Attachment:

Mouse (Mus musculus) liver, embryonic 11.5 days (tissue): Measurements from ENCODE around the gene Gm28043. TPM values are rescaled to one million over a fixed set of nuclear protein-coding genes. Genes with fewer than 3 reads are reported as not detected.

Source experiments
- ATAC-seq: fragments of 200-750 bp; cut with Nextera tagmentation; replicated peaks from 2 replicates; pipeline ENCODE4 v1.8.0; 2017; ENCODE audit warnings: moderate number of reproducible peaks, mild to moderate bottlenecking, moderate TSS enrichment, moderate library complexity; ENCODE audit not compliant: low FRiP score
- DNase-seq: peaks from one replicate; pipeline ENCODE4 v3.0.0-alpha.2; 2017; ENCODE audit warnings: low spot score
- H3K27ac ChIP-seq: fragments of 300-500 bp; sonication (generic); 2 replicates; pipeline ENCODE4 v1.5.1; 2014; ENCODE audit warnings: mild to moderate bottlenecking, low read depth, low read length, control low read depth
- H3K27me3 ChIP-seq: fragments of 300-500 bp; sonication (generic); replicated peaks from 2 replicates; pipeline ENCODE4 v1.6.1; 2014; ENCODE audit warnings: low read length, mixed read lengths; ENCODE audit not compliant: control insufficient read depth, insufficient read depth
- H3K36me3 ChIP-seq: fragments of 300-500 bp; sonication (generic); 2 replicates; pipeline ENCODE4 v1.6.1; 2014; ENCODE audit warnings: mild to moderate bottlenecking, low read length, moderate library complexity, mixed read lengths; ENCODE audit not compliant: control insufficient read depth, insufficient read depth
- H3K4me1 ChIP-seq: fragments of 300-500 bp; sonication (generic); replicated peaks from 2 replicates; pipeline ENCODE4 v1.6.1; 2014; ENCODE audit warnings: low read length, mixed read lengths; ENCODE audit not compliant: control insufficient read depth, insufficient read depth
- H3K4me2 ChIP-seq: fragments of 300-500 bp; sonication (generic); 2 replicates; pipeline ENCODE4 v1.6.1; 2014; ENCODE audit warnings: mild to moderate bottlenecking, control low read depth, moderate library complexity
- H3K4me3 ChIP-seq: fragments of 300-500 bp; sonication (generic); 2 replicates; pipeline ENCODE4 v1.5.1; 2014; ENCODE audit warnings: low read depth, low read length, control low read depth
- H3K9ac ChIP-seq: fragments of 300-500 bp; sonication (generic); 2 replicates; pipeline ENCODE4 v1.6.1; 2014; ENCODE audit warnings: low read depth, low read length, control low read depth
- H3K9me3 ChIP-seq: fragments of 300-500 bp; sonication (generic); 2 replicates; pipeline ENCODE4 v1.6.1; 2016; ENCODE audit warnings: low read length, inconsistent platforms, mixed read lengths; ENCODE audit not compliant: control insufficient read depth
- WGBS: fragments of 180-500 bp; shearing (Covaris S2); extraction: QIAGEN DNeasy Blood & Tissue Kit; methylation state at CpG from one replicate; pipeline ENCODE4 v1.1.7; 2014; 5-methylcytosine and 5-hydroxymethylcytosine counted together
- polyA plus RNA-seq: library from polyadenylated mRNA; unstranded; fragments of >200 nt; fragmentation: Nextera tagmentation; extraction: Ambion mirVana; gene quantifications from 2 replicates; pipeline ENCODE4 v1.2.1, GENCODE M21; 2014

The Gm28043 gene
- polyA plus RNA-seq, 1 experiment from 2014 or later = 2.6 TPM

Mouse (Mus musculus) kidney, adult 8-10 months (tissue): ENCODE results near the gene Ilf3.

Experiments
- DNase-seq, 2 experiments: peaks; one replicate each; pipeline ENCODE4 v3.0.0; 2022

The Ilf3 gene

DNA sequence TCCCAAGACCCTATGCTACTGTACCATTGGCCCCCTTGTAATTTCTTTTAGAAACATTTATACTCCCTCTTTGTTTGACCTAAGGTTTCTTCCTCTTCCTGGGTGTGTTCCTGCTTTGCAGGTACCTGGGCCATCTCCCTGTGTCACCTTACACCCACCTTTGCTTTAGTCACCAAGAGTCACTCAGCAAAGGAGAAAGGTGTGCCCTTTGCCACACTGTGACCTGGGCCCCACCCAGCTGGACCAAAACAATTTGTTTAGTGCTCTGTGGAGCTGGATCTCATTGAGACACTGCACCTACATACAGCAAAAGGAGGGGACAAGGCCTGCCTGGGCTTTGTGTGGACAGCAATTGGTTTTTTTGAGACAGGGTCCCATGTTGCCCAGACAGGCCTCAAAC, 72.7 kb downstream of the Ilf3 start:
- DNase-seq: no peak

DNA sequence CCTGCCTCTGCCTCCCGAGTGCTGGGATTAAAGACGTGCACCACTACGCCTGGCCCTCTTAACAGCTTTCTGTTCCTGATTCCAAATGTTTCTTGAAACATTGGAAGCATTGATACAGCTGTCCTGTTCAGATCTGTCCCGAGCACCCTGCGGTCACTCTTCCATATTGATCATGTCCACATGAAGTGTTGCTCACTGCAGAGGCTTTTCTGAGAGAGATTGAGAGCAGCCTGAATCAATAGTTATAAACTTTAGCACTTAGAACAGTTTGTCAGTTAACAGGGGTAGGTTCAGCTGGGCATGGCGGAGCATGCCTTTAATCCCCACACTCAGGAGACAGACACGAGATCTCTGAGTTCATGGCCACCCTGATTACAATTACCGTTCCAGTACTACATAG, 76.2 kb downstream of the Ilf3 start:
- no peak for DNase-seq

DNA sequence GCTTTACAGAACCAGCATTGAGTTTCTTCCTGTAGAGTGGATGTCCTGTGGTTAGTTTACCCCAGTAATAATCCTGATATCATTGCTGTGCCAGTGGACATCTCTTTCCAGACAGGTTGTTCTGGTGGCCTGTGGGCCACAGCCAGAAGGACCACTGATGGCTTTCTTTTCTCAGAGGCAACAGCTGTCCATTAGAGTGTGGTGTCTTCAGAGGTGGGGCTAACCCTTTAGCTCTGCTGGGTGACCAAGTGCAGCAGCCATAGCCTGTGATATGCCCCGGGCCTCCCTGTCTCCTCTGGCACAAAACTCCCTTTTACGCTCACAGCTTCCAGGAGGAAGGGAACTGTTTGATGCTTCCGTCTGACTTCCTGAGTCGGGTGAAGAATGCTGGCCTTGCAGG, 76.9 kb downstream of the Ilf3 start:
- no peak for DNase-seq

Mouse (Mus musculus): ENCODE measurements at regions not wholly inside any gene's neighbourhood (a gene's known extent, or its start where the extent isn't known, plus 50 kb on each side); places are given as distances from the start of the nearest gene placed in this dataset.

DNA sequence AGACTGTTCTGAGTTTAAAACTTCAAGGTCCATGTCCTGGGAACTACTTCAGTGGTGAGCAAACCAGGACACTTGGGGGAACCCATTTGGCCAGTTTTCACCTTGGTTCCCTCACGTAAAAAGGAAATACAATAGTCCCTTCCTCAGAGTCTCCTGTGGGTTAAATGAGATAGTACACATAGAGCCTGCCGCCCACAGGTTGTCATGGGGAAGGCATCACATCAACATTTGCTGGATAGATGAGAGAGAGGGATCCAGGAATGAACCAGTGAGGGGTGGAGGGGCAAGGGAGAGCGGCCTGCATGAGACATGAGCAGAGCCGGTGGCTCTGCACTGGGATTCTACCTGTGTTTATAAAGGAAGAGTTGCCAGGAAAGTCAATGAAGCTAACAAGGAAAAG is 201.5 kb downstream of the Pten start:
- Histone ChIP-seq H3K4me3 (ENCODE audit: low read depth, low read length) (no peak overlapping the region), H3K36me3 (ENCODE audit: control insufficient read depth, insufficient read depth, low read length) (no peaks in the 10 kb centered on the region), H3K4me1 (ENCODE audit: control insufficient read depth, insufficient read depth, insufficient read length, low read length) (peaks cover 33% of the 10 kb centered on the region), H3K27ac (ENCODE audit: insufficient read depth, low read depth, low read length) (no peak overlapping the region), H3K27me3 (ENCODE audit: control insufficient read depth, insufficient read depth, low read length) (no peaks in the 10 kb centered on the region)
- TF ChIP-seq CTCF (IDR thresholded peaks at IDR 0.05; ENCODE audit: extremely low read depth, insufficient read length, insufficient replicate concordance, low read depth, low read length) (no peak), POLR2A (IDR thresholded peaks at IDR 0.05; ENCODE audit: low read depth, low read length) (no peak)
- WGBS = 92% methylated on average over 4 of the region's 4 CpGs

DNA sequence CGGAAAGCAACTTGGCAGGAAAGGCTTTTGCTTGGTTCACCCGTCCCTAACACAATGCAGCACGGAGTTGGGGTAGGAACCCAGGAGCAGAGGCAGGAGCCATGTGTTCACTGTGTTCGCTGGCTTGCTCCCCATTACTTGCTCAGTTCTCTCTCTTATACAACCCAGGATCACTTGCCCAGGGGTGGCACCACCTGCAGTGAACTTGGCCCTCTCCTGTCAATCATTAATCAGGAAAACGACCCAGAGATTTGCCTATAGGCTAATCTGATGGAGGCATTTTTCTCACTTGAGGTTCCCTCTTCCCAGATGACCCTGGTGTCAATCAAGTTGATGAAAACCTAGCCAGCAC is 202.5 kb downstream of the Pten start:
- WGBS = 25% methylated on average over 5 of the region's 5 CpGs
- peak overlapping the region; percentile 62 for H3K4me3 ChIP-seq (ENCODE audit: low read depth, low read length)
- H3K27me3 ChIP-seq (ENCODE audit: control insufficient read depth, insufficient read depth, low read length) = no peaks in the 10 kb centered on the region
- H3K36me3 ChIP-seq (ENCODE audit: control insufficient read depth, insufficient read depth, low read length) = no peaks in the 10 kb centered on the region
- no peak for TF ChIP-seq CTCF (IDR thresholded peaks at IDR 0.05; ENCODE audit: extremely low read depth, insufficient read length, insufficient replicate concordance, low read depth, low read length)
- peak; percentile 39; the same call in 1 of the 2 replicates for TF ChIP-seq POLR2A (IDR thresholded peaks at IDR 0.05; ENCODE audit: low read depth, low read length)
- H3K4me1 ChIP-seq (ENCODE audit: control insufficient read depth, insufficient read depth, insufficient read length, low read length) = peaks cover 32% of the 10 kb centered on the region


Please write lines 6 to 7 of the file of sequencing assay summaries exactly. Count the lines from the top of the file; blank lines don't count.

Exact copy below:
- H3K27me3 ChIP-seq: fragments of 300-500 bp; sonication (generic); replicated peaks from 2 replicates; pipeline ENCODE4 v1.6.1; 2014; ENCODE audit warnings: low read length, mixed read lengths; ENCODE audit not compliant: control insufficient read depth, insufficient read depth
- H3K36me3 ChIP-seq: fragments of 300-500 bp; sonication (generic); 2 replicates; pipeline ENCODE4 v1.6.1; 2014; ENCODE audit warnings: mild to moderate bottlenecking, low read length, moderate library complexity, mixed read lengths; ENCODE audit not compliant: control insufficient read depth, insufficient read depth